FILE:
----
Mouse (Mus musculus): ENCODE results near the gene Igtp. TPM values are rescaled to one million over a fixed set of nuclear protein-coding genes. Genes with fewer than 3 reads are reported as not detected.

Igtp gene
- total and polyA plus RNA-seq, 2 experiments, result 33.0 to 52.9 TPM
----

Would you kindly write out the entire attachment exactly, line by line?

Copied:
Mouse (Mus musculus): ENCODE results near the gene Igtp. TPM values are rescaled to one million over a fixed set of nuclear protein-coding genes. Genes with fewer than 3 reads are reported as not detected.

Igtp gene
- total and polyA plus RNA-seq, 2 experiments, result 33.0 to 52.9 TPM